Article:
Russia Navalny protests: Kremlin hits out at West as it downplays rallies


Russia has accused Western countries of encouraging rallies in support of opposition leader Alexei Navalny.

Tens of thousands defied a heavy police presence to join the rallies on Saturday. More than 3,500 were detained, monitors say.

But President Vladimir Putin’s spokesman the next day claimed only “a few” people had turned out.

European Union foreign ministers meet on Monday to discuss their response, with calls for increased sanctions.

The foreign ministers of Estonia, Latvia and Lithuania are demanding “restrictive measures against Russian officials responsible for arrests”.

Poland’s President Andrzej Duda also urged the EU to step up sanctions on Russia following the arrest of Mr Navalny.

Mr Navalny, President Putin’s most high-profile critic, called for protests after he was arrested on his return to Russia a week ago.

Demonstrations were held on Saturday in about 100 cities and towns from Russia’s Far East and Siberia to Moscow and St Petersburg.

In Moscow, riot police were seen beating and dragging away demonstrators.

Observers say the scale of the demonstrations across the country was unprecedented, while the protest in the capital was the largest in almost a decade.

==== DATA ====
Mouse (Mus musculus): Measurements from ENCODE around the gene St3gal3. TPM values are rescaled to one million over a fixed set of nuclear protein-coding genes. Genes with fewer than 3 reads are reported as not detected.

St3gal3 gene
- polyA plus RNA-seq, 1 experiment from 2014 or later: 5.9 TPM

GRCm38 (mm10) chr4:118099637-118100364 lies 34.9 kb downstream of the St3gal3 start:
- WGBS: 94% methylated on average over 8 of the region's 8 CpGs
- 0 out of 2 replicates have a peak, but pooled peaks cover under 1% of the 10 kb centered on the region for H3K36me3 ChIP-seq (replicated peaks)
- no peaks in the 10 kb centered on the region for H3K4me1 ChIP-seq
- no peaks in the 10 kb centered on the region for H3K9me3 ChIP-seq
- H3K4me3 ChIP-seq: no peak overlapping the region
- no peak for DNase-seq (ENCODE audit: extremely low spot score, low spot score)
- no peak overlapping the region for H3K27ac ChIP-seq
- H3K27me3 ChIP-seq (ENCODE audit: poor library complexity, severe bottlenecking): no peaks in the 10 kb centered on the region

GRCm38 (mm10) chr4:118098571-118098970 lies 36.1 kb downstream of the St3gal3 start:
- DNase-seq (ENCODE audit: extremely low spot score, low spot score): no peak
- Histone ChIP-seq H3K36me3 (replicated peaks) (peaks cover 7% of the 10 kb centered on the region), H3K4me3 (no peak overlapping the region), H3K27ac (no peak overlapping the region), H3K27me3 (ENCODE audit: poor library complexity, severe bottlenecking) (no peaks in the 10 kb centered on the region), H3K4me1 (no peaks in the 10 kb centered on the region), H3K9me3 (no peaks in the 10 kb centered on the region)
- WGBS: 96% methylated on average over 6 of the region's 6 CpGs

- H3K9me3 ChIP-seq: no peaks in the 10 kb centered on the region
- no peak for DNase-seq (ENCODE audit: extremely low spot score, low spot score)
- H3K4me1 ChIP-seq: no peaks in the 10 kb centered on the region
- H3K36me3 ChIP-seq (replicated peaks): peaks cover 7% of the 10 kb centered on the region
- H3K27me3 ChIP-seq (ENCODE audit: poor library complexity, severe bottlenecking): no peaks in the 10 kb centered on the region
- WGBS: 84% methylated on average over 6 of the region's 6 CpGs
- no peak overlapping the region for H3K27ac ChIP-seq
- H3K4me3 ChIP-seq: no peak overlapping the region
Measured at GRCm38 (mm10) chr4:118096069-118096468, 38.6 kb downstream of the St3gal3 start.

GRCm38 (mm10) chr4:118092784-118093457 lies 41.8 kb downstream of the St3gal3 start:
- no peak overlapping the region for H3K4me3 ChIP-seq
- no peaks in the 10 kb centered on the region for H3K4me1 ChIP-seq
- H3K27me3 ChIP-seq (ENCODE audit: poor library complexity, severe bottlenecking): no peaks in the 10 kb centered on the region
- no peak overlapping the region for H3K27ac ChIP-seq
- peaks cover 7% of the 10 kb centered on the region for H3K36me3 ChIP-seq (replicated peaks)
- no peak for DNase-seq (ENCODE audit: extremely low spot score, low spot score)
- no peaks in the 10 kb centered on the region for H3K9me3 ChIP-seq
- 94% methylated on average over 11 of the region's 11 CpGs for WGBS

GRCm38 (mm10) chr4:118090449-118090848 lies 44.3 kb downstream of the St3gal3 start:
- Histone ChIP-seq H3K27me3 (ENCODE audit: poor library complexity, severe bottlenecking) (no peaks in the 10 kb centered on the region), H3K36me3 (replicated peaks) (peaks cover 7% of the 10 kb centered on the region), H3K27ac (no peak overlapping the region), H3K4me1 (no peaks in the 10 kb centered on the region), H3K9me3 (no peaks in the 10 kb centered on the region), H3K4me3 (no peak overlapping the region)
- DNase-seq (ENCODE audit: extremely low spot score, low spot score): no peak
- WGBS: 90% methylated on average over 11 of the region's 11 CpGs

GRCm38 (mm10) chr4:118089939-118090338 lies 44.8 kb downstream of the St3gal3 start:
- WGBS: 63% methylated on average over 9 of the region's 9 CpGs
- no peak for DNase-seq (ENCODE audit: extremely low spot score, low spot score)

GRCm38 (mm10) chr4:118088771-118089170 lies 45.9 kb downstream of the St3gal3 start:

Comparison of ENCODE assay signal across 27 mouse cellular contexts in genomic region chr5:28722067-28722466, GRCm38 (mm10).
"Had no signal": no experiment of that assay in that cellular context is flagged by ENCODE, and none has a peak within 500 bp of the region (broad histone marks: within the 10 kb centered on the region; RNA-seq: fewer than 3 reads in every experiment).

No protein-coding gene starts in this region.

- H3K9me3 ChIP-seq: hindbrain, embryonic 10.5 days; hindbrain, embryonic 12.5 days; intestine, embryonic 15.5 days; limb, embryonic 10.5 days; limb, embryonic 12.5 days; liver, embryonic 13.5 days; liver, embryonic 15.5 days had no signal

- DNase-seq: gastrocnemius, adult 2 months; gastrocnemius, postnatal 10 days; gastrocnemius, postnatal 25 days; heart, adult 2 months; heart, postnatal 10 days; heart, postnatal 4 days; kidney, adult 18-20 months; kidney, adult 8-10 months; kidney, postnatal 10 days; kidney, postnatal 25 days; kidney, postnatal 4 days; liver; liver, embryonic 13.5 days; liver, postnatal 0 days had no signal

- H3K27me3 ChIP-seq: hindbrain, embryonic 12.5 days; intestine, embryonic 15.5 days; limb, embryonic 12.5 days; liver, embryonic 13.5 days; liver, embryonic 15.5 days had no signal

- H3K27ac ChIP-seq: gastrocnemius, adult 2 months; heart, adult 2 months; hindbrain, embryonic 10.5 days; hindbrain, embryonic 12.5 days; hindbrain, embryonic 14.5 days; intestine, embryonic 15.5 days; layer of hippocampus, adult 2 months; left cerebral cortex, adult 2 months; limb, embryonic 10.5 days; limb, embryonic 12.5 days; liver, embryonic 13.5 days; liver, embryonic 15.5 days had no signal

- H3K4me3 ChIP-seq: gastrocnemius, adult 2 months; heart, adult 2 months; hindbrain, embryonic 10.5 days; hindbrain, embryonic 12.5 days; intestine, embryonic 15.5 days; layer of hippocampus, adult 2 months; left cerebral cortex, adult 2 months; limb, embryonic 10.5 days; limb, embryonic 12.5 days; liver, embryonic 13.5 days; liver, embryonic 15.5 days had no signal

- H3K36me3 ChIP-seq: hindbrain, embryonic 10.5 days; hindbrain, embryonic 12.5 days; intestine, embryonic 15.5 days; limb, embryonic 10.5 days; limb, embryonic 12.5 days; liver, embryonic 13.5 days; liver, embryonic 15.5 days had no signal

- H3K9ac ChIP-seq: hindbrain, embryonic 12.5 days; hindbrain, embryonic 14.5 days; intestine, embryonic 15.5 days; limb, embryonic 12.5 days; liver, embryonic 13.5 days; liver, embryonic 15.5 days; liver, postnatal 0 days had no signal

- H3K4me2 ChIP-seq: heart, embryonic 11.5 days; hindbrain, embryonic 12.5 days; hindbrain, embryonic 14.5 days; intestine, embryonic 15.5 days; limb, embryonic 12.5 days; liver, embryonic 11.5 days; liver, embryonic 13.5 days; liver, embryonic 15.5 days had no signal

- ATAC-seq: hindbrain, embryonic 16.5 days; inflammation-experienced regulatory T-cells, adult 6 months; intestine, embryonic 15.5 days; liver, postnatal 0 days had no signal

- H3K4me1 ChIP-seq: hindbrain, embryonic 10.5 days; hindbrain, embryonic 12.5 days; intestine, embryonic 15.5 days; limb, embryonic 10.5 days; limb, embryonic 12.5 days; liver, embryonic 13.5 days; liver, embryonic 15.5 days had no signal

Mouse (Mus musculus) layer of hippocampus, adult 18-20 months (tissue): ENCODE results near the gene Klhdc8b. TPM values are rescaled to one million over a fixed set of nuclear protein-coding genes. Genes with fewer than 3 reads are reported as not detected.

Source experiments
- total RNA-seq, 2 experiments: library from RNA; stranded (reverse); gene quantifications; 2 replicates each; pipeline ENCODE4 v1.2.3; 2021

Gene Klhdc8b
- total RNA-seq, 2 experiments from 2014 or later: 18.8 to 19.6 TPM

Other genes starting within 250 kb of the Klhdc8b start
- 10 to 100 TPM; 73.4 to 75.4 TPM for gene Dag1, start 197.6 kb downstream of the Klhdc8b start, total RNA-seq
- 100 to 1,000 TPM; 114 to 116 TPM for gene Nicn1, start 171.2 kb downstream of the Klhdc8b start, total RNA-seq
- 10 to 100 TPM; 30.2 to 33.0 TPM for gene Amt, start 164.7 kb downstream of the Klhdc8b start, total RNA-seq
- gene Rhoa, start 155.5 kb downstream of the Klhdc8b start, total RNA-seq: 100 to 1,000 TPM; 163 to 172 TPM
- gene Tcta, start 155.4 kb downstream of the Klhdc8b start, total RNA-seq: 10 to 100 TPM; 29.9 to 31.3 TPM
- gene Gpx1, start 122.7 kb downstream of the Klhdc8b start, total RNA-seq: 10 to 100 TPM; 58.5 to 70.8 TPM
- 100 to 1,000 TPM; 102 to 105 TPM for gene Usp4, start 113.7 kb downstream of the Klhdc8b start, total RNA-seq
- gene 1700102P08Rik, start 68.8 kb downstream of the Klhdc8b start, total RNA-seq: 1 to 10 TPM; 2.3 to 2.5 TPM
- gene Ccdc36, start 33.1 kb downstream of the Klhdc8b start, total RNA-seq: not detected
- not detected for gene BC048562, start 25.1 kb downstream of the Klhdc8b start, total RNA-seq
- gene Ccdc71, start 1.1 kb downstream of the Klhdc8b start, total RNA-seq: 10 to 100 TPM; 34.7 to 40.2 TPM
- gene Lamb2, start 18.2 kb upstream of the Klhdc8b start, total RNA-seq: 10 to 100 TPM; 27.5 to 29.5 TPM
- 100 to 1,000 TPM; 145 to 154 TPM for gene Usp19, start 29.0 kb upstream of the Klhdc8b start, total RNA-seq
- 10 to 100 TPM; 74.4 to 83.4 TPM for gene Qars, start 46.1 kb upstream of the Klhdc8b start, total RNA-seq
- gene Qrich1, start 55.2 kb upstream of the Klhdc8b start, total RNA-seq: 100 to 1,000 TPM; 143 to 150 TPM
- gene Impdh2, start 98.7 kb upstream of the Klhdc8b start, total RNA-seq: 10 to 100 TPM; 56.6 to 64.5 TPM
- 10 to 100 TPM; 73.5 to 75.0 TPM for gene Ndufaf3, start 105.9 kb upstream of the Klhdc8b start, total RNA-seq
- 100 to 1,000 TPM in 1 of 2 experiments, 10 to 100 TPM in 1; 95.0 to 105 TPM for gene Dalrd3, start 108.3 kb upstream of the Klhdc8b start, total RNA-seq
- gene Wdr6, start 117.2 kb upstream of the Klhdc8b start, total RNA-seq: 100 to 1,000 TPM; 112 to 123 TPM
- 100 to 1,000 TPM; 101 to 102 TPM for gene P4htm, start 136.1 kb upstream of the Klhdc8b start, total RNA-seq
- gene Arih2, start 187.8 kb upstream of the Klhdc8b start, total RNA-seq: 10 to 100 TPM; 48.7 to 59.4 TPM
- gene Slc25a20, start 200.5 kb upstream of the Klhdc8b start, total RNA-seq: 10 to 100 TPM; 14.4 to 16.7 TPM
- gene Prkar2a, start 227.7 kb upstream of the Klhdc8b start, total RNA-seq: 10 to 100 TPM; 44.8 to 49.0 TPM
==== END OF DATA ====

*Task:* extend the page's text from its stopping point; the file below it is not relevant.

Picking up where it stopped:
They appeared to enjoy widespread passive support, with trolley bus passengers waving to the crowds and large numbers of car drivers beeping their horns.

The protests were also notable for the high proportion of young Russians who turned out. Opposition rallies have attracted more young people since Mr Navalny began releasing online investigations into alleged government corruption.

One such investigation released last week claimed President Putin had spent illicit funds on an extravagant Black Sea palace. The film, which was posted on YouTube, has been viewed more than 85 million times.

Many protesters said they were angered by the findings of that report, and chants of “Putin is a thief!” were heard during Saturday’s demonstrations.

Social media also played a key role in driving young people – many of whom have only ever known a Putin-led Russia – to take to the streets. Posts promoting the demonstrations were viewed hundreds of millions of times on TikTok.

The flood of videos prompted Russia’s official media watchdog, Roskomnadzor, to demand the app take down any information “encouraging minors to act illegally”.


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